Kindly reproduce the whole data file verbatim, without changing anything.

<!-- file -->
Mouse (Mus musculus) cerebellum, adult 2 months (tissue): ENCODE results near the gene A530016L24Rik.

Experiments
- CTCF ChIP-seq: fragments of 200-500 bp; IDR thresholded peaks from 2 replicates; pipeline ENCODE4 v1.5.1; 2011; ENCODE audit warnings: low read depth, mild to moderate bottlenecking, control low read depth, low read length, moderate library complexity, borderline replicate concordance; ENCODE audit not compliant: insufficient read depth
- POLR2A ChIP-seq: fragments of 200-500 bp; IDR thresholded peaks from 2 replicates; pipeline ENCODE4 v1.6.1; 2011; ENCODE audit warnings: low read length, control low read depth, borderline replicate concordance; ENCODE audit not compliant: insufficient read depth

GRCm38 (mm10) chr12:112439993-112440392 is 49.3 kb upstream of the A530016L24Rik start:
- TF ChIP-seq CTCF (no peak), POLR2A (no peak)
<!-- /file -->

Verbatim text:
Mouse (Mus musculus) cerebellum, adult 2 months (tissue): ENCODE results near the gene A530016L24Rik.

Experiments
- CTCF ChIP-seq: fragments of 200-500 bp; IDR thresholded peaks from 2 replicates; pipeline ENCODE4 v1.5.1; 2011; ENCODE audit warnings: low read depth, mild to moderate bottlenecking, control low read depth, low read length, moderate library complexity, borderline replicate concordance; ENCODE audit not compliant: insufficient read depth
- POLR2A ChIP-seq: fragments of 200-500 bp; IDR thresholded peaks from 2 replicates; pipeline ENCODE4 v1.6.1; 2011; ENCODE audit warnings: low read length, control low read depth, borderline replicate concordance; ENCODE audit not compliant: insufficient read depth

GRCm38 (mm10) chr12:112439993-112440392 is 49.3 kb upstream of the A530016L24Rik start:
- TF ChIP-seq CTCF (no peak), POLR2A (no peak)